You know when you spend a long time with someone, you can finish most of their stories yourself? Of course this happens when you are married to someone for a quarter of a century (that would be me). But even more than long time spouses? What about those stories that your siblings or parents tell? Over and over and over again? I won’t get into the whole ‘my memories are different from your memories’ family dynamic thing. It’s the stories themselves that bring nothing new to the table. Same old, same old, right?
But something surprising has been happening lately. My father is coming up with all these stories – about him, about our family – that I never heard before. I’m not sure if I just wasn’t paying attention up until now. Or maybe he’s just thinking more about ancient history these days. Regardless of the reason, I’ve been hearing a lot of family lore that is completely new to me.
And since we’re on the subject of both my father and bringing something new to the table, we can talk about the restaurant Pompiere. Pompiere is one a handful of restaurants I’ve been going to regularly with my father for just about all of my life. It’s located in the Jewish Ghetto but like the other three oldest restaurants in this neighborhood (Piperno, Giggetto and Sora Margherita) it is neither Jewish nor Kosher. Instead it is decidedly old fashioned Roman, with all the standards from carbonara to saltimbocca, with a few Jewish dishes (carciofi alla giudea) thrown in.
Still, a couple of things make Pompiere a bit different from the other restaurants in the neighborhood. First is its location. Situated on the piano nobile of Palazzo Cenci, the restaurant is virtually invisible from the street. A verical sign on a dark alley is the only indication that there are stairs leading up to three enormous rooms on the second floor. Since this is a piano nobile (the most important floor in a palazzo) the rooms are huge, with soaring ceilings and even some frescoes.
Another thing that sets Pompiere apart are some of its dishes. There are certain things I’ve only ever thought of ordering here. Although they have all the Roman classics, they also have things like Fettuccine al Limone, a creamy holdover from the Dolce Vita in the ‘sixties. I also can rarely resist their ‘Pecorara’ a plate full of fried goodies: brain, ricotta, lamb chops and artichokes. Heaven, right? While lots of other Roman restaurants talk up a good game of innards, Pompiere always delivers. Besides brain, I can always count on them to have things like sweetbreads and coratella.
But getting back to the original subject of bringing something new to the table. Last week when we joined my father for dinner at Pompiere. I was looking forward to hearing some new story from his memory banks. What I wasn’t prepared for was hearing something completely new from the waiter (who I’ve known for almost as long as I’ve known my father.) “Tonight we have Torzelli!” he said to my father, who seemed very happy to hear the news.
My reaction was pretty much “Say what?” After which both the waiter and my father just proceeded to repeat the word, saying it louder each time, like that would help.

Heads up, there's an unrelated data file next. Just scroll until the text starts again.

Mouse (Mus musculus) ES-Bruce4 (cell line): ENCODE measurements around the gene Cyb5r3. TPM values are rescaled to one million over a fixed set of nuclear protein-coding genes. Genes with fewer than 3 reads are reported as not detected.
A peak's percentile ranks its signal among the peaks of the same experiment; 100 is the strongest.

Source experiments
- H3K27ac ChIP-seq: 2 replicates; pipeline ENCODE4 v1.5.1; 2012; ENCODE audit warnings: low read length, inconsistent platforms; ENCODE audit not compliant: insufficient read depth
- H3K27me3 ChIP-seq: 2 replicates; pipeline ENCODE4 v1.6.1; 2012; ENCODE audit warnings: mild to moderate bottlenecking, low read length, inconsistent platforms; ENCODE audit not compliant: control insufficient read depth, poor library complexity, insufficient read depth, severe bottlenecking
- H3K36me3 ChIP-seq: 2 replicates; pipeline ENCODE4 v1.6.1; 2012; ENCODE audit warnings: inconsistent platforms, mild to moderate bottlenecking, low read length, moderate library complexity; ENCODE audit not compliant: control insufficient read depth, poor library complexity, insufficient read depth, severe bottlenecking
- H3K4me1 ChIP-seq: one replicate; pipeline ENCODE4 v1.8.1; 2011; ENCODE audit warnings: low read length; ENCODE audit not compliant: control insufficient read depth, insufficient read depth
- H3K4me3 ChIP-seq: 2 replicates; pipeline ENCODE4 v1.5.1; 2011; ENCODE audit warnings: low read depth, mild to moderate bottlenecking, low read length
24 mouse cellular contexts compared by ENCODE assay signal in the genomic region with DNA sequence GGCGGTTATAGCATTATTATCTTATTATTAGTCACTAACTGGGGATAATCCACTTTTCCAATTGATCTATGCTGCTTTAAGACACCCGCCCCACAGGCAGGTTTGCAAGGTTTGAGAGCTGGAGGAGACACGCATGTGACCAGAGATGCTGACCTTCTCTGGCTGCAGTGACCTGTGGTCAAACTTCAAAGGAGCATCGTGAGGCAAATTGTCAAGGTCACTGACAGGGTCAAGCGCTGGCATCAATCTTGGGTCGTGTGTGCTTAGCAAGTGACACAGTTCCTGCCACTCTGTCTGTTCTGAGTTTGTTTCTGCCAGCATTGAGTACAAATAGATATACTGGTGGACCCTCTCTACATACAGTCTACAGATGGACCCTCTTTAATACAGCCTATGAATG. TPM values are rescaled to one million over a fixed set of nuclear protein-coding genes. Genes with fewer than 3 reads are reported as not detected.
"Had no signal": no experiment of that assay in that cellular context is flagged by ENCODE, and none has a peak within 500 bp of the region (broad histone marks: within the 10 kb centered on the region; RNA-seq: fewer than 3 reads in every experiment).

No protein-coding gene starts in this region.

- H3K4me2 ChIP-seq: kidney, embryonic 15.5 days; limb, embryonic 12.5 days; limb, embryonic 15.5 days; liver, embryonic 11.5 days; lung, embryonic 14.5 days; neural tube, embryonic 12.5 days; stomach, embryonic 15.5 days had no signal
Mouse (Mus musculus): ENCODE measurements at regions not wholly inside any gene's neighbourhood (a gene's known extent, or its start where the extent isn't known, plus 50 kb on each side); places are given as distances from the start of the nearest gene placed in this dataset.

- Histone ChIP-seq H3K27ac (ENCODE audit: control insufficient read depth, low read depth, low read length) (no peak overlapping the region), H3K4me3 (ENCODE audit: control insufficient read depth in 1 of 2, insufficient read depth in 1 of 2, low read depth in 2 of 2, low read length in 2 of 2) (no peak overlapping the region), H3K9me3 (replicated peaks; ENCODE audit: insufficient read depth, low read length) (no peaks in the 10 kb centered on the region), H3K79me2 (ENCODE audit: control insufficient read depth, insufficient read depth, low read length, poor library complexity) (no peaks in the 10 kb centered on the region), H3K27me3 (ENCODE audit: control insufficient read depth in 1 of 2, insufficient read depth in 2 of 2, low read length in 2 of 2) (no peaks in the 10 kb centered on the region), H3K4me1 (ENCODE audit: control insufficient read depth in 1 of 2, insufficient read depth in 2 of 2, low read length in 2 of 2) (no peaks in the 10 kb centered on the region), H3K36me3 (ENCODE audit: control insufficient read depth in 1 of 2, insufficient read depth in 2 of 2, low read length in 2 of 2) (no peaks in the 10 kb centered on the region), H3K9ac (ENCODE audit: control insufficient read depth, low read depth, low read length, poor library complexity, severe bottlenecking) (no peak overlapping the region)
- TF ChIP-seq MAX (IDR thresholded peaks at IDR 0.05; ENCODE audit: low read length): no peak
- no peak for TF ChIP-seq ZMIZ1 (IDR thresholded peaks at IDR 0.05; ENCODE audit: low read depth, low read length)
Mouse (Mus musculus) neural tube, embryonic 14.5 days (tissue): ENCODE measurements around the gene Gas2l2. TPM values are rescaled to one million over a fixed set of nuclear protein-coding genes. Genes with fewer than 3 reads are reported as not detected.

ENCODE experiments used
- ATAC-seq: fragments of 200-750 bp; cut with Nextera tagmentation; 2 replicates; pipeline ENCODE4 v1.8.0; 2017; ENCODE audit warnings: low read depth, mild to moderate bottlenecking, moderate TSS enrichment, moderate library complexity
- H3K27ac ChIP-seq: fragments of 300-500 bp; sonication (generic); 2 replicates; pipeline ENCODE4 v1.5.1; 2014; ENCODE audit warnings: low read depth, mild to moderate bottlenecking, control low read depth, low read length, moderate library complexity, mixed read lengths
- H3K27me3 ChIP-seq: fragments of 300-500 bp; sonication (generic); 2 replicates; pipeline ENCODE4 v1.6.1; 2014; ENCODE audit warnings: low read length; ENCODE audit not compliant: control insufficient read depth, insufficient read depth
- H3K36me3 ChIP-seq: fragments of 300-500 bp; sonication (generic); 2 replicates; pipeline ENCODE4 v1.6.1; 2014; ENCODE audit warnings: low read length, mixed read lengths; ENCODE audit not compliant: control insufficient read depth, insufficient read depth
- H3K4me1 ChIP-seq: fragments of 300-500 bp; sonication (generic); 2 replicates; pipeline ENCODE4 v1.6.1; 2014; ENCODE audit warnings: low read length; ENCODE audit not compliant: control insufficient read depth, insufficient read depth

Finally, my father realized I had no idea what anyone was talking about and filled me in. “It’s a kind of endive, the entire head, which is cooked and kind of crispy and filled with anchovies.” Well, ok. That sounded good. But how was it I was only hearing about this now?
Somehow, like my father’s stories, this dish had escaped me for about three decades.
Of course I ordered it. Anything that combines endive and fish has my seal of approval even before I taste it. Plus, I just didn’t really understand how an entire head of curly endive was going to make it on to my plate, so there was just pure curiosity too.
I hope you aren’t too disappointed by the photograph, which in no way does justice to the dish, which was amazing. As far as I can figure out, the entire head of curly endive is left whole, washed and then quickly blanched in boiling salted water, for about 30 seconds. It’s then carefully drained and patted dry. Filets of anchovies are inserted in between the leaves, then the entire thing is thrown into a very hot pan, with olive oil, and flipped until the outside is browned and crunchy. A magnificent combination of texture and tastes: sweet endive and salty anchovies, with the silky interior of the head of green contrasting with the crisp edges.
The rest of the dinner, while delicious, consisted of comforting old favorites. I of course ordered sweetbreads and artichokes. Domenico, after a perfect carbonara, dug into slow stewed calamari. My father, as he always does here, ordered the house speciality: a spatchcocked galletto, splayed open and roasted until crispy.
This dish is so famous that it’s even emblazoned on the dishes. A pompiere (fireman) is depicted putting out the fire on the roasted hen. My father, as he always does, pointed out the awkward position of the fireman’s, ahem, ‘tool’ for putting out the fire. A story I had heard plenty of times. But maybe you haven’t?
Via di Santa Maria de’ Calderari 38
Open for lunch and dinner. Closed Sunday.
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